Every once in awhile I’ll land on a game that blows me away with how much it can do with a simple concept, and today is one of those days. Games like this start out with a gameplay loop that, on its own, should be no more captivating than tiddlywinks but build up something far more worthwhile around it. And it’s not a long and engrossing experience that I’ve just surfaced from, but working through the simple, unique puzzles for the mysterious payoff made simian.interface++ a better gaming experience than many longer or larger titles out there.
The name is actually spot-on this time, as the game is posed as a graphic user interface for monkeys. You play a test subject working through trials of the system, simply following the implied instructions for a curved and yellow reward you know too well. Puzzles come in batches of 10 or so, bookended by login screens and performance readouts. I doubt I need to worry about spoilers here but things start to happen as you work through the game that hint at a larger plot afoot.
Don’t come for what little story there is, but rather the experience of seeing it told. While not much happens plot-wise the feel of how it unfolds has a definite charm, situated right between sinister cyberpunk and silly cat pictures. I found myself speeding through the puzzles just to see how ridiculous the next glitchy reveal would be, and I was not disappointed. The presentation helps sell the technicolor madness, particularly the soundtrack which is some incredibly catchy techno that takes loads of inspiration from old NES chiptunes.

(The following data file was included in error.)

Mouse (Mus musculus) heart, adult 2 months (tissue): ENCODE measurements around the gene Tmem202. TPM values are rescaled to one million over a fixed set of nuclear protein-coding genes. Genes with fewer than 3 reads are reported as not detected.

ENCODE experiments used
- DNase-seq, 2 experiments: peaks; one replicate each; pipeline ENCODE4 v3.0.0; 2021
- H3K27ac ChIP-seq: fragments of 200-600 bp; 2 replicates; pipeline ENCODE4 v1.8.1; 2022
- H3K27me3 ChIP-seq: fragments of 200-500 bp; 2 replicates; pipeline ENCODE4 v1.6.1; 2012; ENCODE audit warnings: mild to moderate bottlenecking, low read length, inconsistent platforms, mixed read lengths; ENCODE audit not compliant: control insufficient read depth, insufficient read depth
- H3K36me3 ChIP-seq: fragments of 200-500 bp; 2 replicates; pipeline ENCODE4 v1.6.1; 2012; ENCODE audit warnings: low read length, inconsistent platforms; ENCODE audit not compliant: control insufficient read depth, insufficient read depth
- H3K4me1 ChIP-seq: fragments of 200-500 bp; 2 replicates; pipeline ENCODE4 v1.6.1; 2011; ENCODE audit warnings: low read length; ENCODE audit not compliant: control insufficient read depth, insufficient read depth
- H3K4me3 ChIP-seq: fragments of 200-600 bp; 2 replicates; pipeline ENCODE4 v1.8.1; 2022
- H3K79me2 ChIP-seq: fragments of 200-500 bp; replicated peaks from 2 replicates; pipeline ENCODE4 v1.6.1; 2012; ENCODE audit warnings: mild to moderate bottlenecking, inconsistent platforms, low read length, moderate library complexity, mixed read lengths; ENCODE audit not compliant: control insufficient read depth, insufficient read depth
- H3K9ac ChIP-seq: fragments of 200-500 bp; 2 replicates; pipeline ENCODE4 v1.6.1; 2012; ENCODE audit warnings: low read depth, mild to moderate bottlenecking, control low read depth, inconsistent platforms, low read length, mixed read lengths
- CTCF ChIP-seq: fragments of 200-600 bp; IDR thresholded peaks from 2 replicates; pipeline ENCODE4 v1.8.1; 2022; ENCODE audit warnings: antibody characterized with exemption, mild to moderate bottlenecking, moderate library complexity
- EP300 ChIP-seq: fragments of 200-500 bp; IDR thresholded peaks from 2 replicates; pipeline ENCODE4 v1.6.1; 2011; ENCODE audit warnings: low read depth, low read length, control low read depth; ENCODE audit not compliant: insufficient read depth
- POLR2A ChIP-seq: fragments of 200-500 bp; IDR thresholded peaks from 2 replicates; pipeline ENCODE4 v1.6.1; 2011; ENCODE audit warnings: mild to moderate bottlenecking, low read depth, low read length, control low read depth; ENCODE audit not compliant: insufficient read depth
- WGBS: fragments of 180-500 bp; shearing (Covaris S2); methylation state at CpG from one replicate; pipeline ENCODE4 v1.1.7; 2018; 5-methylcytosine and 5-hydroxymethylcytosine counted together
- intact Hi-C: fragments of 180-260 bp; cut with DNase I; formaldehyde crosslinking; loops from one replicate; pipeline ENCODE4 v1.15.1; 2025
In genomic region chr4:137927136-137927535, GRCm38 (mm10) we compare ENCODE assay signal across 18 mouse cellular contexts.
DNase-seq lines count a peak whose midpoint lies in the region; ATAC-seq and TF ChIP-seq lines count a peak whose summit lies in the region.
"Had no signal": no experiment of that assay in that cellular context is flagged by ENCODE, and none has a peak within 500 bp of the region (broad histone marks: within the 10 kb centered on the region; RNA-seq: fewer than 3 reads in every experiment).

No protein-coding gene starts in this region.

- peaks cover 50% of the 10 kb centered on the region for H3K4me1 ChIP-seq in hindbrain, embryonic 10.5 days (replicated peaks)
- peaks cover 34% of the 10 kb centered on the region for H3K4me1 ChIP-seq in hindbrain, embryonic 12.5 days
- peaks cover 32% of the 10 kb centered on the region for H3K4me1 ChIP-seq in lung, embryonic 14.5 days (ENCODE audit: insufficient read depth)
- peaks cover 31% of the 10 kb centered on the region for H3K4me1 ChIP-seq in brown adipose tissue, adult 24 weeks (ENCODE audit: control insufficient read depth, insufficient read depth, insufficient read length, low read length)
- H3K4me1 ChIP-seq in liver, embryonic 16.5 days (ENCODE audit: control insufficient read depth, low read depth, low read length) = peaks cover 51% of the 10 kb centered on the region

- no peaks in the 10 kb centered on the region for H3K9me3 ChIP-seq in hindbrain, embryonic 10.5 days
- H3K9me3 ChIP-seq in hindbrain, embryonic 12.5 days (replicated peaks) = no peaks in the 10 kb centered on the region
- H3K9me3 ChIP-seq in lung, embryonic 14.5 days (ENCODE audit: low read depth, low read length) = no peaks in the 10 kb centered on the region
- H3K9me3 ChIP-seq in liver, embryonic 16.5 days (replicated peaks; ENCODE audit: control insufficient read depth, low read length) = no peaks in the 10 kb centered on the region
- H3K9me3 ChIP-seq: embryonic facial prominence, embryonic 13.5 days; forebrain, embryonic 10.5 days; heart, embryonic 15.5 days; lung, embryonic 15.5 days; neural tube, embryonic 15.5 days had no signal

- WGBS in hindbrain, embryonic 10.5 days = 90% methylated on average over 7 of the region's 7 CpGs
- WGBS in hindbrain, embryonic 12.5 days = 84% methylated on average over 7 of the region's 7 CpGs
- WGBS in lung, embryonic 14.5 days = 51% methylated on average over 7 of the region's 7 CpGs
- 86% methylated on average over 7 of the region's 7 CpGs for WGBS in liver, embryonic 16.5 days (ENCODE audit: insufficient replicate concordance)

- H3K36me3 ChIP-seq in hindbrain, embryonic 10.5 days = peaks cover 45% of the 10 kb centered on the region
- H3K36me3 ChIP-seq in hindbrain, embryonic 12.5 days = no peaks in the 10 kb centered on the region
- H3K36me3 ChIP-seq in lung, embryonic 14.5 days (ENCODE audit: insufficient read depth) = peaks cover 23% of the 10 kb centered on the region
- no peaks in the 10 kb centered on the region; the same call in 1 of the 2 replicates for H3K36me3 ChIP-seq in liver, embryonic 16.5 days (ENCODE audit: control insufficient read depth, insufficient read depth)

I’m four paragraphs in and haven’t even touched on the puzzles, which are clever permutations of an old gimmick. Each puzzle places a number of squares or lines or boxes on your screen, which you can move and/or rotate simply by moving your mouse. The goal is to snap them back into place, anything from getting a white square into a square outline to realigning a screenful of plaid. They’re simple challenges made surprisingly engrossing by how much fine control you have over the figures. You’ll also encounter a wide variety of shapes and patterns to make across the six tiny chapters of the game, and more still in the infinite, timed, and secret modes.
This is the total package in terms of kitschy puzzlers, but a small one at that. I saw everything the game had to offer, secret level included, in just over 30 minutes. The infinite and time attack modes could suck up some more of your time, of course, and I wouldn’t be opposed to playing through it again once my memories of the two runs I just did (to unlock the secret mode) fade a bit more. With that caveat in mind, I can happily recommend simian.interface++ to anyone looking for a fresh new take on puzzlers. It’s got charm, it’s got challenge, and it’s got the best kind of weirdness to puzzle through.